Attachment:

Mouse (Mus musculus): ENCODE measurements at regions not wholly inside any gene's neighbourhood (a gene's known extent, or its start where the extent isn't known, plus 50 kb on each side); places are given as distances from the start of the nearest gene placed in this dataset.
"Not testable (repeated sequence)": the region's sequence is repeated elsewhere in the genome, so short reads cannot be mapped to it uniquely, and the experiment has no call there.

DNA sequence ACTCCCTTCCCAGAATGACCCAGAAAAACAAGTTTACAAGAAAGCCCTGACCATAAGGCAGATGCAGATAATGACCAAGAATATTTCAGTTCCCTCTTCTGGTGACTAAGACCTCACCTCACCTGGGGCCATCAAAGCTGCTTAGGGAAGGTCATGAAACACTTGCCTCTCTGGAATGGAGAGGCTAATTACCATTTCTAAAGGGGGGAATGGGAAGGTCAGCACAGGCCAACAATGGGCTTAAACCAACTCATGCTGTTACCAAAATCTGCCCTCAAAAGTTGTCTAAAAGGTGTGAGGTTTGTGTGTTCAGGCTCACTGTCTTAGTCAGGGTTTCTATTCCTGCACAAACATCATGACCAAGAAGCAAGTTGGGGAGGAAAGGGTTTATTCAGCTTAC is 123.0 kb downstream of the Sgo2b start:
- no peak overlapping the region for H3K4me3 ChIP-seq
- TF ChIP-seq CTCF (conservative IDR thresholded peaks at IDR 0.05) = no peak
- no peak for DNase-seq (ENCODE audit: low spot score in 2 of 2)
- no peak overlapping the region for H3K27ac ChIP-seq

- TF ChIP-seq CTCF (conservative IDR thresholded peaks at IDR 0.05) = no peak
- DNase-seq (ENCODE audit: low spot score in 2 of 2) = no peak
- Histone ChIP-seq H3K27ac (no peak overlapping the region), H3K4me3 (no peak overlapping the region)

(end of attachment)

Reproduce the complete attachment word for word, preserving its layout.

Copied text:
Mouse (Mus musculus): ENCODE measurements at regions not wholly inside any gene's neighbourhood (a gene's known extent, or its start where the extent isn't known, plus 50 kb on each side); places are given as distances from the start of the nearest gene placed in this dataset.
"Not testable (repeated sequence)": the region's sequence is repeated elsewhere in the genome, so short reads cannot be mapped to it uniquely, and the experiment has no call there.

DNA sequence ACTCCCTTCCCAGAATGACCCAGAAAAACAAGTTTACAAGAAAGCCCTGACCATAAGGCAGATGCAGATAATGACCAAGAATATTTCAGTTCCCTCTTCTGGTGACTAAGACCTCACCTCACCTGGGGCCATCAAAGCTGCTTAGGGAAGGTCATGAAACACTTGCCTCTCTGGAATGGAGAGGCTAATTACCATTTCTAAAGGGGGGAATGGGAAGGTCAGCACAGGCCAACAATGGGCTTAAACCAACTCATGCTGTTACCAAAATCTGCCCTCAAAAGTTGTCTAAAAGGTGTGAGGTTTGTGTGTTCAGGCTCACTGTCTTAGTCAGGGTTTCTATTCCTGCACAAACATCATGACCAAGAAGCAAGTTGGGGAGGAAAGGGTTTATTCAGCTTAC is 123.0 kb downstream of the Sgo2b start:
- no peak overlapping the region for H3K4me3 ChIP-seq
- TF ChIP-seq CTCF (conservative IDR thresholded peaks at IDR 0.05) = no peak
- no peak for DNase-seq (ENCODE audit: low spot score in 2 of 2)
- no peak overlapping the region for H3K27ac ChIP-seq

- TF ChIP-seq CTCF (conservative IDR thresholded peaks at IDR 0.05) = no peak
- DNase-seq (ENCODE audit: low spot score in 2 of 2) = no peak
- Histone ChIP-seq H3K27ac (no peak overlapping the region), H3K4me3 (no peak overlapping the region)